FOURTH COLUMN. The fourth column contains the address the interpreter jumps to to execute the token representing the statement or function desired. Once again, some statements can have more than one use such as MID$ (LH$)=RH$, and LH$=MID$ (RH$). In these cases, two addresses are given: one for use on the left hand side of the equals sign and one for the right hand side of the sign.

Perhaps unsurprisingly, things get a little more complicated with the mathematical functions in Basic. It's not simply a matter of taking an address for, say, a multiply routine and then jumping to it. The Basic interpreter has to know the numeric type of operator it has to work on. For instance, with the addition operator, Basic has four choices: signed integer, single precision, double precision, and string. None of the other binary operators allow string manipulation, so they're limited to the numeric variable types only.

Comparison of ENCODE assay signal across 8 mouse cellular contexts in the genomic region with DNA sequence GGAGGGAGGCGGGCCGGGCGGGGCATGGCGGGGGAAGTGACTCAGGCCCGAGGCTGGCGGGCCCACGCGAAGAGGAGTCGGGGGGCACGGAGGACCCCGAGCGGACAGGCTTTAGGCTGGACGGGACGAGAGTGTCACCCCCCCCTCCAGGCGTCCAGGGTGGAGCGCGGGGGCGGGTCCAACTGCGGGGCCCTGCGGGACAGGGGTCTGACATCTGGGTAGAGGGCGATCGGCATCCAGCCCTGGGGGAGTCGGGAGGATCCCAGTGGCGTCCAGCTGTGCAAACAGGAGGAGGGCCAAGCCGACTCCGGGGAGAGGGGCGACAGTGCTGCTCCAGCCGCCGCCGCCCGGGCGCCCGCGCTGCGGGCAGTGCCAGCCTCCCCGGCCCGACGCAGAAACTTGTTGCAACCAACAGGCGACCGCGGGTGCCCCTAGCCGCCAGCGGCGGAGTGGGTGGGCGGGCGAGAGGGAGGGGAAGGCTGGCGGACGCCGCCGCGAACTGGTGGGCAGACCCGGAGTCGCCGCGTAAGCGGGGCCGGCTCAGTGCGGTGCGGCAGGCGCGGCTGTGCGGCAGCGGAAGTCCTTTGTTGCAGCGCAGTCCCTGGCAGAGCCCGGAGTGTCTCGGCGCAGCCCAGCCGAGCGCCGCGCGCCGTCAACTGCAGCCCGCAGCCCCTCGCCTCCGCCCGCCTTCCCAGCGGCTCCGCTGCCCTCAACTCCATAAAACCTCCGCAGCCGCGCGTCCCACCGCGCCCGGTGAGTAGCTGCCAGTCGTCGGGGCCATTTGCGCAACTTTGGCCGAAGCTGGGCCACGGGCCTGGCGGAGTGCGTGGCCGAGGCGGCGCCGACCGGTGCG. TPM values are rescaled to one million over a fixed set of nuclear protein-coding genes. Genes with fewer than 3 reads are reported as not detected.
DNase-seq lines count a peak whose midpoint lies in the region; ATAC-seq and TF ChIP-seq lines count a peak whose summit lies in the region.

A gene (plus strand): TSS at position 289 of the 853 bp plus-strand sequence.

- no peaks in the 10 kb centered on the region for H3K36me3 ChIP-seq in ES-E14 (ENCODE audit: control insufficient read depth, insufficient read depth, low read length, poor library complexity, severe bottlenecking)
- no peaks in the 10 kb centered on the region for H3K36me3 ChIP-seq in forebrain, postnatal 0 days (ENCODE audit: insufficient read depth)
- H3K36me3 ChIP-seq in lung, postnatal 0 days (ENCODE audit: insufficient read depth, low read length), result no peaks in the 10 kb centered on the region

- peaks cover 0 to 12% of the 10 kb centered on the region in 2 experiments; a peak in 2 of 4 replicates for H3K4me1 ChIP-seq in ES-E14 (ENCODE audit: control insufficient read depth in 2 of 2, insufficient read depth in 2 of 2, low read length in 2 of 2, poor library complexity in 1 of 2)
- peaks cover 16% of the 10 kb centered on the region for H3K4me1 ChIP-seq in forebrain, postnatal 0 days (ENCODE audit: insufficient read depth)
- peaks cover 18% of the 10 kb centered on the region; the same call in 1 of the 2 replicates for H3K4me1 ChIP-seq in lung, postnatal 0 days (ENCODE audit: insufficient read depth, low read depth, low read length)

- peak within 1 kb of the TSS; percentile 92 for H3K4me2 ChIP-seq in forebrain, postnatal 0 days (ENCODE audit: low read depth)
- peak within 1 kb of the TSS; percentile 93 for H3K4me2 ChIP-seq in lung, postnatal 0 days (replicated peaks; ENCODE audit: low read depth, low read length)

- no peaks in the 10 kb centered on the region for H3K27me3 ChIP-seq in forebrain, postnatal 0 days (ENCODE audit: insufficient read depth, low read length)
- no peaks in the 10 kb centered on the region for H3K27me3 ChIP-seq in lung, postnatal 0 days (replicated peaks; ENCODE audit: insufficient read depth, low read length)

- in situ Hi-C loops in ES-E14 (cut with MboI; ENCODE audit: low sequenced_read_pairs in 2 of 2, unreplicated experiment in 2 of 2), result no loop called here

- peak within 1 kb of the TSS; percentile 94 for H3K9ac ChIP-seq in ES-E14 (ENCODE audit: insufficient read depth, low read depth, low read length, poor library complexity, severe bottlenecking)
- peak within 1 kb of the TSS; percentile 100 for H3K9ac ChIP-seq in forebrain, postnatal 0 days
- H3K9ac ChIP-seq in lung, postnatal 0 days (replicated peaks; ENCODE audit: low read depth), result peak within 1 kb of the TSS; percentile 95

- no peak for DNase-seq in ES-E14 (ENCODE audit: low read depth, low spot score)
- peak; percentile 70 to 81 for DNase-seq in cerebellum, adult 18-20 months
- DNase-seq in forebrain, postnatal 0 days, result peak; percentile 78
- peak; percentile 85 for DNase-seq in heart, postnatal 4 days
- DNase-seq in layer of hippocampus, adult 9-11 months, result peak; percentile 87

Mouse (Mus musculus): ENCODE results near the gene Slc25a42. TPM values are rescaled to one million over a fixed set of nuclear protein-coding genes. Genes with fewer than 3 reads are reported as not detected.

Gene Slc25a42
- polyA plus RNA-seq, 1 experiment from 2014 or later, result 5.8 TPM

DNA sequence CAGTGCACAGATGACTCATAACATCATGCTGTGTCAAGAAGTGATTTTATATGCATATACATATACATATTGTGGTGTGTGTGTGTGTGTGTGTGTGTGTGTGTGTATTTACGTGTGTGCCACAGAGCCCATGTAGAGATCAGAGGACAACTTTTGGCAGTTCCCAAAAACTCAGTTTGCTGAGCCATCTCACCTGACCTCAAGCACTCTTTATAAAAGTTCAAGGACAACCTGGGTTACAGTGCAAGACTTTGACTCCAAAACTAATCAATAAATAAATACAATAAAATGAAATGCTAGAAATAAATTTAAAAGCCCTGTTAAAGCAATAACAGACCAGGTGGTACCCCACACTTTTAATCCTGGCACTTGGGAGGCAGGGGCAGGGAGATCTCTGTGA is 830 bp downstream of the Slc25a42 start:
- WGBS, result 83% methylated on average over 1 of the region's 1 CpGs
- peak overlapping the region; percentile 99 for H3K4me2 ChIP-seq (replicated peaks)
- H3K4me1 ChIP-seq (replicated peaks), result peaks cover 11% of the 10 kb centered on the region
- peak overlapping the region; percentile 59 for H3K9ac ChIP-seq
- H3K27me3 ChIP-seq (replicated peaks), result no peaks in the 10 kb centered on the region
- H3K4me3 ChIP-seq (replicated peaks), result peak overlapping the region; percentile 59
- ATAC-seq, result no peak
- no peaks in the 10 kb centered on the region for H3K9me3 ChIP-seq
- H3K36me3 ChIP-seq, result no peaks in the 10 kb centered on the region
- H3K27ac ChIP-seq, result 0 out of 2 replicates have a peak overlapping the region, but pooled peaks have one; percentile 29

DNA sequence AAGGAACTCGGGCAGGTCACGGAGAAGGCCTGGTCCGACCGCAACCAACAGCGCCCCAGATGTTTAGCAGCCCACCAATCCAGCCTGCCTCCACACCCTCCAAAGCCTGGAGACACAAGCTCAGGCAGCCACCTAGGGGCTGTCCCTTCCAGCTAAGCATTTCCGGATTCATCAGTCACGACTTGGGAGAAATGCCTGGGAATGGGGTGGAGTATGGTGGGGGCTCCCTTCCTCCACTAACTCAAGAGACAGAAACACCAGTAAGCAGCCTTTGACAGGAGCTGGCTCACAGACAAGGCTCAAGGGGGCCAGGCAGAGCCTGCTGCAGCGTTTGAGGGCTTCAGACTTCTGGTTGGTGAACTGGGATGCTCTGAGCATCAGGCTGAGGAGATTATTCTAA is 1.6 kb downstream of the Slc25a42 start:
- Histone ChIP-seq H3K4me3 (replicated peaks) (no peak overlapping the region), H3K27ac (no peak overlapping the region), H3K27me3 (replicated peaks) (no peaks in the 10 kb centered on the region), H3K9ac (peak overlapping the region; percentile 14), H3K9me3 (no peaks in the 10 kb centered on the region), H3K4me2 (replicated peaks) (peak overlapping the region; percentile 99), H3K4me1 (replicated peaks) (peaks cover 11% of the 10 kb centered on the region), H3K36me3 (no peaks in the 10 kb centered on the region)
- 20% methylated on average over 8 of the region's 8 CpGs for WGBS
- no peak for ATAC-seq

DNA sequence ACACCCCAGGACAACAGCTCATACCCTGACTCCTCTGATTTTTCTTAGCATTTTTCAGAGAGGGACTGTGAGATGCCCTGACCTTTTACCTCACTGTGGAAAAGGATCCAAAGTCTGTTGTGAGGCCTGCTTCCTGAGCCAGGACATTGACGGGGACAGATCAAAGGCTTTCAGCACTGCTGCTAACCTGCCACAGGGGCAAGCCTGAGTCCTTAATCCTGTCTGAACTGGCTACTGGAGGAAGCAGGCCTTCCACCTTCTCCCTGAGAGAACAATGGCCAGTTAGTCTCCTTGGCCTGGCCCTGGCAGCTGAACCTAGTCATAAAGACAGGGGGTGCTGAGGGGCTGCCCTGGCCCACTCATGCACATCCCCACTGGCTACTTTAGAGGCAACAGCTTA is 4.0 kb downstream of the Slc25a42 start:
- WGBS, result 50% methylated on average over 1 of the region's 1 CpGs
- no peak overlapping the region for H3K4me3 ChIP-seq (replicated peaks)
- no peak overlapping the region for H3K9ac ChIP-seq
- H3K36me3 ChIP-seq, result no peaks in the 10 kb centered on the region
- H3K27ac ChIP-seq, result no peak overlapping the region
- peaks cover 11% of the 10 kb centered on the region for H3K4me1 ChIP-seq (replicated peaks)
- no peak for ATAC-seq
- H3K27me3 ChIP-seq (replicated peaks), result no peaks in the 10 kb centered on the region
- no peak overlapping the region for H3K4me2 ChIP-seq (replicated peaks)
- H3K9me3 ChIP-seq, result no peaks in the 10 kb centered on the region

The addresses of these binary operators can be confirmed (if you need confirmation) from three short tables in ROM ― one each for double precision, single precision, and integer numbers respectively.

The tables contain six addresses apiece for addition, subtraction, multiplication, division, exponentiation, and comparison. Rather than clutter the token-addresses table, these addresses are contained separately at the end.

In a following article, I'll be looking at ways to use some of these addresses in your own machine-code programs. For the more adventur­ous, an experiment will probably prove irresistible. Remember, though, in a RAM-file machine such as the Model 100, a lock-up may cost you all your files. Use caution.

JAKES ROM ADDRESSES FOR BASIC KEYWORDS

0080 => END = 80 @ 409F

0083 => FOR = 81 @ 0726